Smell-testing can help to predict Alzheimer's, scientist says


The inability to identify 10 everyday smells - from smoke to soap - can be used to predict Alzheimer's disease, scientists have discovered. The smell test was as effective at diagnosis as a memory test and better than a brain scan.

"It's easy to do," said Dr. D.P. Devanand, a professor of clinical psychiatry and neurology at Columbia Presbyterian Medical Center. His findings were presented this week at the American College of Neuropharmacology meeting in Puerto Rico.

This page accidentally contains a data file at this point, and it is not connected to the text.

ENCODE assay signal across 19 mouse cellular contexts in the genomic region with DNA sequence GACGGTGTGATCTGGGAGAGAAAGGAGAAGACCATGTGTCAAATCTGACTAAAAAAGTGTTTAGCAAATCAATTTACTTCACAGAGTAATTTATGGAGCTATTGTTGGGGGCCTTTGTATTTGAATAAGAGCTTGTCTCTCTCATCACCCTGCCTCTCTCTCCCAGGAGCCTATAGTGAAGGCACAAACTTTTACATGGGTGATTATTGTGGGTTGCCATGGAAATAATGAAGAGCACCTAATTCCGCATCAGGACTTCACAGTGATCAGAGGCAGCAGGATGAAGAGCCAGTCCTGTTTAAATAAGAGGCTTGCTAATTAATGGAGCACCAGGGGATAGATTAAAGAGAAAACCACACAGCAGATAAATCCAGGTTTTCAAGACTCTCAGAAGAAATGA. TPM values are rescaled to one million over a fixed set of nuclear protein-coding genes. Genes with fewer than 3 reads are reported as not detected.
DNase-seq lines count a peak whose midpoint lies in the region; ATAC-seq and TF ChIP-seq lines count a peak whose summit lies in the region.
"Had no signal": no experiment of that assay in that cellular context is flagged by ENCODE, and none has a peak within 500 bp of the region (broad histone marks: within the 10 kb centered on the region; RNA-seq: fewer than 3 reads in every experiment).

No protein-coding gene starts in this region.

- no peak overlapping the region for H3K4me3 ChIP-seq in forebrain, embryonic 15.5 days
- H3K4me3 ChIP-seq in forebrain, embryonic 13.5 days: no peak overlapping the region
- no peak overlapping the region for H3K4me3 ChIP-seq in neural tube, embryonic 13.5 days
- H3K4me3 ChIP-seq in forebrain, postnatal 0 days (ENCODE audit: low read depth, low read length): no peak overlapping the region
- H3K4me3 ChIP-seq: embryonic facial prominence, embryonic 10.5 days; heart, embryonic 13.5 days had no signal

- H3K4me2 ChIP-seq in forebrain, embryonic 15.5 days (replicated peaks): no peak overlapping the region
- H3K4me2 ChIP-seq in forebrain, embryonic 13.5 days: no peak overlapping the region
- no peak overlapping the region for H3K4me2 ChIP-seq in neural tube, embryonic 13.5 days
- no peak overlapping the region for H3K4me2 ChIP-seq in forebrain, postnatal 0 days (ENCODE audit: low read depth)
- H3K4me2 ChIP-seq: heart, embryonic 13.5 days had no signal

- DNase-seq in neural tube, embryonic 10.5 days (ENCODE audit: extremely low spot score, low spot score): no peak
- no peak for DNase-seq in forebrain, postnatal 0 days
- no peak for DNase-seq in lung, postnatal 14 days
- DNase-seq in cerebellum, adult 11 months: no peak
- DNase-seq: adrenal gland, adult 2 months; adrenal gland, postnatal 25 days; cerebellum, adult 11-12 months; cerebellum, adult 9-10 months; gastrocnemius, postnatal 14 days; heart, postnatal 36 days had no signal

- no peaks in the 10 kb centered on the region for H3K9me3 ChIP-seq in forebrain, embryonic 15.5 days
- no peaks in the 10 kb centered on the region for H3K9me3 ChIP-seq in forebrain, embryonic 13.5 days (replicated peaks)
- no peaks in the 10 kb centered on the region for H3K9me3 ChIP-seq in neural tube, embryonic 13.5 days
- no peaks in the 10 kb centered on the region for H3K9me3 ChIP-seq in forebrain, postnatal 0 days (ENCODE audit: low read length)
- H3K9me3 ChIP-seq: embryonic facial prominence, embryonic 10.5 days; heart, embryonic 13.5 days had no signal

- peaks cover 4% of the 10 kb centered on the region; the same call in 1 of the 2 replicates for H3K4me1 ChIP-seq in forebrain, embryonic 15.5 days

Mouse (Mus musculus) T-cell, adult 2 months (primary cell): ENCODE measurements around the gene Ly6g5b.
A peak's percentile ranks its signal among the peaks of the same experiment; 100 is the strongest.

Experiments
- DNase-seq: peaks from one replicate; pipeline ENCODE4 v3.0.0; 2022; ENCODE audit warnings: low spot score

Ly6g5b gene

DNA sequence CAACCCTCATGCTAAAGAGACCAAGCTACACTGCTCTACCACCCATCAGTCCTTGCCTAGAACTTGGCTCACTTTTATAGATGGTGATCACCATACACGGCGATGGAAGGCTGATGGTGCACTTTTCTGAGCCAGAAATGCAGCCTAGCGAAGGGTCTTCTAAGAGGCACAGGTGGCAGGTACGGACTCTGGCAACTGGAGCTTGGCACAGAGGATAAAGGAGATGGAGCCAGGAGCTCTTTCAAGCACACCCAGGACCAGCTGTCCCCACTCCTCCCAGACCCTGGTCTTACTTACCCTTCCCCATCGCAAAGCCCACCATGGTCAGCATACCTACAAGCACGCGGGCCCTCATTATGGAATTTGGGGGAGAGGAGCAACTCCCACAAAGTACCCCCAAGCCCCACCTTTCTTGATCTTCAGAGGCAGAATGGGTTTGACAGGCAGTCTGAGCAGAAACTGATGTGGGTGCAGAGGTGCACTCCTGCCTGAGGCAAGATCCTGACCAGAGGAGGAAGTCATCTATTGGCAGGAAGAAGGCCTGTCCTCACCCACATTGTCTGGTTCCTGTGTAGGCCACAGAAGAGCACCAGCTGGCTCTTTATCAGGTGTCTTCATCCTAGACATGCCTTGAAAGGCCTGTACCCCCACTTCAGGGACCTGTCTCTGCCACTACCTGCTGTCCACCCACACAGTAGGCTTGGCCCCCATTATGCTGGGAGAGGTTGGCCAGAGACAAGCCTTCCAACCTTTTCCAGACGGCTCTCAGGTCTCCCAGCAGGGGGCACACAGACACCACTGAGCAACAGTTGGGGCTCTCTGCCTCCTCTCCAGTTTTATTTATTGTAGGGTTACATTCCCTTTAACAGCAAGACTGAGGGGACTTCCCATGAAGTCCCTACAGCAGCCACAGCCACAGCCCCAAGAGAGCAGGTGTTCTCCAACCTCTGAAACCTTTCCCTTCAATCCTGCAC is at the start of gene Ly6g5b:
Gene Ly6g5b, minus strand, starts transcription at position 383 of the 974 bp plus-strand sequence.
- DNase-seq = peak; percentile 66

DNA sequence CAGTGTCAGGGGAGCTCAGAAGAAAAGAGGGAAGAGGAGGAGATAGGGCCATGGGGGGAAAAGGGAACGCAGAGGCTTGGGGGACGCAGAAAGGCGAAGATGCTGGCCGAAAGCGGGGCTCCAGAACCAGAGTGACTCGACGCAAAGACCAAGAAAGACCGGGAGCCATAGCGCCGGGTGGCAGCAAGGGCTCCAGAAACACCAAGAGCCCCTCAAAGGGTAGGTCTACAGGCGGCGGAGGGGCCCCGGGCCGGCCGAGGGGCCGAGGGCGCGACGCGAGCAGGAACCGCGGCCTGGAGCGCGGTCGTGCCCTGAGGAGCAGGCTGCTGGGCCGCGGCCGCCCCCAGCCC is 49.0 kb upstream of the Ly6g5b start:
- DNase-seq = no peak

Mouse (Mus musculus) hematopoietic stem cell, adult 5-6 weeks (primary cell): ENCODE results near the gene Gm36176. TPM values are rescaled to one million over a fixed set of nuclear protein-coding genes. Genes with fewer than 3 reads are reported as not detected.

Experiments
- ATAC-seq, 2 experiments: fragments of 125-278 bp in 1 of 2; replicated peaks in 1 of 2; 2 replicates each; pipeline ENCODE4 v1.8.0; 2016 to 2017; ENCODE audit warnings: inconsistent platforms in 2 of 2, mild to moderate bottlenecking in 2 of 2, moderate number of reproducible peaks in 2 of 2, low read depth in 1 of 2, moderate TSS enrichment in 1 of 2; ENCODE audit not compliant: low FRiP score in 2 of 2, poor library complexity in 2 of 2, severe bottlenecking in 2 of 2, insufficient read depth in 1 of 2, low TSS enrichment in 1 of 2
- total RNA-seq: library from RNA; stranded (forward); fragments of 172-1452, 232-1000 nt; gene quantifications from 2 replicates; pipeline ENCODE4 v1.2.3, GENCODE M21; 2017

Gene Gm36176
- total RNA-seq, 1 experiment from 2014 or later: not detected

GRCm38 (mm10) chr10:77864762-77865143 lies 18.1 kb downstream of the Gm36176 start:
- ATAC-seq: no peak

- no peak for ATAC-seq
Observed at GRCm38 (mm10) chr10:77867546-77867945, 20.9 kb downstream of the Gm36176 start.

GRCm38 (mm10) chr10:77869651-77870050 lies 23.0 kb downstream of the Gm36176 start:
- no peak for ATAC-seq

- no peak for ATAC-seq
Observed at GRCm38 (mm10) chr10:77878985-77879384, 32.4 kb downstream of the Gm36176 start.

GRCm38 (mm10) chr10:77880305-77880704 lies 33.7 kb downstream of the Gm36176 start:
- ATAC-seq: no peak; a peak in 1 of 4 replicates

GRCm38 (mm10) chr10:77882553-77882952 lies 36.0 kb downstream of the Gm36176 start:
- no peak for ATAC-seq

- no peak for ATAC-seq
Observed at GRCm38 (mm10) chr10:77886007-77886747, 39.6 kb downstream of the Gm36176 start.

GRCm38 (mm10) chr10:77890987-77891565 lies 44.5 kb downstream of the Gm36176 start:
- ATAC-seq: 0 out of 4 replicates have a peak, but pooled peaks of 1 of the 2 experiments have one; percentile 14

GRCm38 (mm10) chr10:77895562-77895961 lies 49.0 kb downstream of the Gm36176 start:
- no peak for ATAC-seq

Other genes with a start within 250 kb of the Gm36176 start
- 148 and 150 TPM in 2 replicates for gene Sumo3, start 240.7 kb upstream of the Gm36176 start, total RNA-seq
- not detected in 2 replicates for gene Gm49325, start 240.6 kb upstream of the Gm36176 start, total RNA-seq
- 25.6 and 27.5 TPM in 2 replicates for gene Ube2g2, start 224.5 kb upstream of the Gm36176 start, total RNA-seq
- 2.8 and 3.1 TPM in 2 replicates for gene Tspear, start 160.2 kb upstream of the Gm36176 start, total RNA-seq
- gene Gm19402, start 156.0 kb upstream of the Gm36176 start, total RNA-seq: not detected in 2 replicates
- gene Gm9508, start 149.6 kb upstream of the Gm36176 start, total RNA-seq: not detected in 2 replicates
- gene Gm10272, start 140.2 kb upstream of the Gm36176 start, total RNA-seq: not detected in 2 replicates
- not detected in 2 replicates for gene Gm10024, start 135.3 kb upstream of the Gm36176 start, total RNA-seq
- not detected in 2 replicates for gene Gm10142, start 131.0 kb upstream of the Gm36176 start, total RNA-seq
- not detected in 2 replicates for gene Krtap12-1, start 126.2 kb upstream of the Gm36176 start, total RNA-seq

While scientists have known for more than a decade that the brain's smell center is hard-hit in Alzheimer's, using smell tests to diagnose the disease has never caught on. Devanand has been testing the predictive value of a 40-item smell test developed by Richard Doty of the University of Pennsylvania. Most normal people score 35 to 40. People in the earliest stages of Alzheimer's score in the 20s.

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